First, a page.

Err on side of caution on Ebola virus – Loren
Senator Loren Legarda, chairperson of the Senate Committees on Agriculture and Food and Health and Demography, said yesterday the government must not spare any effort in containing the Ebola Reston hog virus despite assurance by the department of health and agriculture that it is not transmissible.
"Let’s err on the side of caution in not dismissing this outbreak just because it is said to be non-transmissible from the affected animals to humans," said Loren, adding that the DA should employ stringent measures to ensure that the infected pigs from the four farms in Luzon are not transported for slaughter.
"While it has been asserted by Department of Health (DoH), as well as WHO (World Health Organization) officials, that the Ebola Reston virus is harmless to humans, even when an animal that had harbored it had been consumed, the DoH should do more exhaustive tests and studies," Loren said.
Noting reports that the Ebola Reston virus had been transferred from monkeys to hogs, Loren said health officials should determine its transmissibility to other animals.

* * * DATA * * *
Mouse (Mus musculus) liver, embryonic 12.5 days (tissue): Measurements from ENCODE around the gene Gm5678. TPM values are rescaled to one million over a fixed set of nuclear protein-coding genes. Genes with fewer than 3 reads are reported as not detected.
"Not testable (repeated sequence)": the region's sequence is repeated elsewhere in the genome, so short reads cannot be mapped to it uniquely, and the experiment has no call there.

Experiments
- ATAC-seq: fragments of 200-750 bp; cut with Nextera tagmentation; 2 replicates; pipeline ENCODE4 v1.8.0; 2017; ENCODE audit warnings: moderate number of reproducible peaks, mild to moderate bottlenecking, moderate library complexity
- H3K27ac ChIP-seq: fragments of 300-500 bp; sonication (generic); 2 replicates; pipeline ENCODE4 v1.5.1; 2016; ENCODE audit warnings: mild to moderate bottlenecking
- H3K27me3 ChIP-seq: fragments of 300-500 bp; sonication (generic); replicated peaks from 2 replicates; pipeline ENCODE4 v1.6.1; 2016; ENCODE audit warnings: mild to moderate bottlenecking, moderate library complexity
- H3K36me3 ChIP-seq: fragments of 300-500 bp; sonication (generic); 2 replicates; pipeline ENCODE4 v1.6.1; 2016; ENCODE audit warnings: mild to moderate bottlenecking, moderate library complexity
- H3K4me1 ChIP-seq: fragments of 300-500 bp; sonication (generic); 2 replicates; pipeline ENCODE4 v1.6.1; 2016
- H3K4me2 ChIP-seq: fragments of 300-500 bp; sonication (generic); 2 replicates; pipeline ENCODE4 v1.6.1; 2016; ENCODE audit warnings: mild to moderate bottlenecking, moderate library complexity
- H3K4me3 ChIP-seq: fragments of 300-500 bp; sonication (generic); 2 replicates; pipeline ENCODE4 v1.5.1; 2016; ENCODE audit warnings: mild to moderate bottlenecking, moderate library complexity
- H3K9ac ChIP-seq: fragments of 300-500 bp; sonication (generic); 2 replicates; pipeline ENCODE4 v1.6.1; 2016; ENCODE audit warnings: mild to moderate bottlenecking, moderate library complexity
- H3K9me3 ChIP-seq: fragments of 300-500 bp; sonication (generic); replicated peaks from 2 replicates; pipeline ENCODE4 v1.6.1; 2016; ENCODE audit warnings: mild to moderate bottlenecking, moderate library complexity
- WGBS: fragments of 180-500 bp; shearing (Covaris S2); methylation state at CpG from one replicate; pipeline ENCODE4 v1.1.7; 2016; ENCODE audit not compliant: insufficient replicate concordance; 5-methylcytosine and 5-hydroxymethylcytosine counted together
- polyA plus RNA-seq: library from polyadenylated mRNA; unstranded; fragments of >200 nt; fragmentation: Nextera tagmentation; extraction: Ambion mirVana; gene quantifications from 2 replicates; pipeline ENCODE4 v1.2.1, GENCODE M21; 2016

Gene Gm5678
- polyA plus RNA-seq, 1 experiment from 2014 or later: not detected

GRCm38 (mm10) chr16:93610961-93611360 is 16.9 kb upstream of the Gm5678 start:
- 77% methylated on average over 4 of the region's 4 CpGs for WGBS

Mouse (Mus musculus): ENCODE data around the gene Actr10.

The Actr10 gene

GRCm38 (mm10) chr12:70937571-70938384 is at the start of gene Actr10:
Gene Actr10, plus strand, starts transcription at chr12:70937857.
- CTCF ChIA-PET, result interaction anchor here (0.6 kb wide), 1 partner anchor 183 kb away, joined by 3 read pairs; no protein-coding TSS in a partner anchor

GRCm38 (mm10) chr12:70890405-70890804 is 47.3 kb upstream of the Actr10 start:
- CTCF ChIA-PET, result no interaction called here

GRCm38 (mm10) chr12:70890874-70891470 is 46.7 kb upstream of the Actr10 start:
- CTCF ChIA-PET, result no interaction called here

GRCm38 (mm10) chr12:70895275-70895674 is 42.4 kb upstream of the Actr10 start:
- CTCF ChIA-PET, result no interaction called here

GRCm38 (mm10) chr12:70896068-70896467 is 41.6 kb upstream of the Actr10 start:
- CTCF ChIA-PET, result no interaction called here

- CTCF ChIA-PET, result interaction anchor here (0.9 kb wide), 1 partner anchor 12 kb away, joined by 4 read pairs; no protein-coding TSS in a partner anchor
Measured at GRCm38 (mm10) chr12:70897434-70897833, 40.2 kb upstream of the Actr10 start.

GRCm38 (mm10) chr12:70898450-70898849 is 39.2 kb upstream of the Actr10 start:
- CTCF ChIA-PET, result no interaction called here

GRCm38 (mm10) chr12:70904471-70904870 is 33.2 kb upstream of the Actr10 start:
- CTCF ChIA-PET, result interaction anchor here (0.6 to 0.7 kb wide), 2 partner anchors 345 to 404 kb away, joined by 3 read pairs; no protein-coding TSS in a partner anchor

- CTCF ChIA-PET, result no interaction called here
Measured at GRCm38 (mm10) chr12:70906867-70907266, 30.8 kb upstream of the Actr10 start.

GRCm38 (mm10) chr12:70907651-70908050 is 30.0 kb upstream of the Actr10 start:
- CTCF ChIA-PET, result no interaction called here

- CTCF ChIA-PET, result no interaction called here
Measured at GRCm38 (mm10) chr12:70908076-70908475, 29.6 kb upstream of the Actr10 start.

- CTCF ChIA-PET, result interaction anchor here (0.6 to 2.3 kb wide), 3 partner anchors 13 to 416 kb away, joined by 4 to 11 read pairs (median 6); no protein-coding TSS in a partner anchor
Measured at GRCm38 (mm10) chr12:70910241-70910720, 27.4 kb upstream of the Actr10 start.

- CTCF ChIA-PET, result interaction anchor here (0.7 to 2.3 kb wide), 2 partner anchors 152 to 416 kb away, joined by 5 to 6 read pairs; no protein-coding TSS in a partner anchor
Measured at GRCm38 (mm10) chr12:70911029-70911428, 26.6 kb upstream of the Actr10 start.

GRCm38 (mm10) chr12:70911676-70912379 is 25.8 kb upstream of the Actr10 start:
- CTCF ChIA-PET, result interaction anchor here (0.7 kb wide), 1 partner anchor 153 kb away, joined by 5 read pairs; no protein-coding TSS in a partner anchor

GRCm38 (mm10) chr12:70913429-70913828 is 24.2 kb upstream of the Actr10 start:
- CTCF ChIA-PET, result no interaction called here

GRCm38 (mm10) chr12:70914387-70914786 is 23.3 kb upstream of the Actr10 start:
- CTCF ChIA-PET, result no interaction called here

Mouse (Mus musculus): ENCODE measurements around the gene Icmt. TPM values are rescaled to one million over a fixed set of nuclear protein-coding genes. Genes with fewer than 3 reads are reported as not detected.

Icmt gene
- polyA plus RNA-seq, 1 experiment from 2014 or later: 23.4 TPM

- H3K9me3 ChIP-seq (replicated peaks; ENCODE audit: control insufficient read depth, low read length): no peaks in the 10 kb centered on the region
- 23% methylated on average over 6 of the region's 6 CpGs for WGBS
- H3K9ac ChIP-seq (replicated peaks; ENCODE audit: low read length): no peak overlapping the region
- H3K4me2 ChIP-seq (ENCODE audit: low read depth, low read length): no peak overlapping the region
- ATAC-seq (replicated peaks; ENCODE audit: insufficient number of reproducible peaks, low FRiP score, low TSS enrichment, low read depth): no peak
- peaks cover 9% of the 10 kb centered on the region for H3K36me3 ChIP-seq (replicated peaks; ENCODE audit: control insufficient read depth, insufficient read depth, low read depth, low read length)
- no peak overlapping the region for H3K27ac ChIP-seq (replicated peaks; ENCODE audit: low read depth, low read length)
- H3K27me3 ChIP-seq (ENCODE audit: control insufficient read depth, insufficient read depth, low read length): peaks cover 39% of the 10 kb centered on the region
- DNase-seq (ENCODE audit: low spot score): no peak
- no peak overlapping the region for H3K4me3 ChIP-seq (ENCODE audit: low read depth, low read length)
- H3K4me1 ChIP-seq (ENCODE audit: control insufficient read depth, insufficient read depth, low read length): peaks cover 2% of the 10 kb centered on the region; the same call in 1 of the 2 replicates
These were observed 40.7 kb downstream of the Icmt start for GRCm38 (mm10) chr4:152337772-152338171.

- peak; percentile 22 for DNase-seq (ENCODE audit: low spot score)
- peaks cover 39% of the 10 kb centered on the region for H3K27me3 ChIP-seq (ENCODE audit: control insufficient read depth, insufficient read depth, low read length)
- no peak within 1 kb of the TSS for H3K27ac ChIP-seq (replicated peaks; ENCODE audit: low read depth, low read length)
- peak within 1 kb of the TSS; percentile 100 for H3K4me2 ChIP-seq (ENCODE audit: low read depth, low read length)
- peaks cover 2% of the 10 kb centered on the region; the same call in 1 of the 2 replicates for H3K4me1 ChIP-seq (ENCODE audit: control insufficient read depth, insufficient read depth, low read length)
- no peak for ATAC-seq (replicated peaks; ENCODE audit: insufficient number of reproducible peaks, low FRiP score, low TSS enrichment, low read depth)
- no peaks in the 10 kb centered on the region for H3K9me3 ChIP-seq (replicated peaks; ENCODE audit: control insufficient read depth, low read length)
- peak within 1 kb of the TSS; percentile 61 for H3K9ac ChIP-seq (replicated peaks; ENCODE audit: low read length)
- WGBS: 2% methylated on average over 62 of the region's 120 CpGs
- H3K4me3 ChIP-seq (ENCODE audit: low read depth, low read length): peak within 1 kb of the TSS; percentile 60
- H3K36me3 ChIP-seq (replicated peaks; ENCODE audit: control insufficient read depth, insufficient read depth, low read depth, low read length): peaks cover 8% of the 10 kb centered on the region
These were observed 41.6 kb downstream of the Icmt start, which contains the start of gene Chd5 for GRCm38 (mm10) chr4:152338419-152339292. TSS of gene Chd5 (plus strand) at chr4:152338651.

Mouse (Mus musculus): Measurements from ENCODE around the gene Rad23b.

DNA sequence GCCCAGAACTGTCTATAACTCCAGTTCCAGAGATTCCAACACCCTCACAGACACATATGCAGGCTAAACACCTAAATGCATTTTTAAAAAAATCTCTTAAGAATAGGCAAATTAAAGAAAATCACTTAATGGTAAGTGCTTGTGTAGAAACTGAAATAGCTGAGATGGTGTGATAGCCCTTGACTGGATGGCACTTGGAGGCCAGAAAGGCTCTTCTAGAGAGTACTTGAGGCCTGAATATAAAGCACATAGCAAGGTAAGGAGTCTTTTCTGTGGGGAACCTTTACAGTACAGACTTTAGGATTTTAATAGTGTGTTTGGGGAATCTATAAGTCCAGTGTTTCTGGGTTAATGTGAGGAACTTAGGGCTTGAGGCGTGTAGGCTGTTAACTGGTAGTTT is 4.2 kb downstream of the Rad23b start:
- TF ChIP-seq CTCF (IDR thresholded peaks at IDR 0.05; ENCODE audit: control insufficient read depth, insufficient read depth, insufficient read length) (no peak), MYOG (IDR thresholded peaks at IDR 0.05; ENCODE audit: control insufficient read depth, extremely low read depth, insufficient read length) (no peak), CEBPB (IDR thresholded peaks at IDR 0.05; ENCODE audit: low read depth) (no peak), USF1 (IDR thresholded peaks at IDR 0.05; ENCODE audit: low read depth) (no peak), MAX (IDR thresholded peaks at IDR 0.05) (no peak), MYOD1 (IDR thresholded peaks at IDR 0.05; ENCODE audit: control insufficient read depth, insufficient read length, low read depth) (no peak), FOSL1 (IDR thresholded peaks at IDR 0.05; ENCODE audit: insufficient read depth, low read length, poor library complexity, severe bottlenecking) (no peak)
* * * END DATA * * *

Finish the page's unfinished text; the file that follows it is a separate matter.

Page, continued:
She said that lessons learned from the SARS virus, which also emanated from animals at several stages before becoming transmissible to humans, should be considered. The SARS coronavirus infected several types of animals first before crossing the "xenographic" barrier to humans from the civet cats.
The senator also urged the public to make sure they buy pork only from authorized sellers whose products had been properly inspected by the National Meat Inspection Service of the Department of Agriculture.
"As in all meat products, they should be washed and cooked properly to kill bacteria or viruses, if any are present. This basic sanitary practice should be be S.O.P (standard operating procedure) even when this problem had been solved."
The DA had said that pigs infected with the virus had been detected in two commercial farms and two backyard farms in Bulacan, Pangasinan and Nueva Ecija. (Rolly T Carandang)
Meanwhile, City veterinarian Dr. Ana Marie Cabel, who led police and city hall personnel in the confiscation of the "hot" meat, said the confiscated products have been brought to the Payatas dumpsite for disposal.
Cabel said they will intensify the monitoring and inspection of markets following reports that the Ebola Reston virus infected pigs in four hog farms in Luzon. (Jeffrey G. Damicog)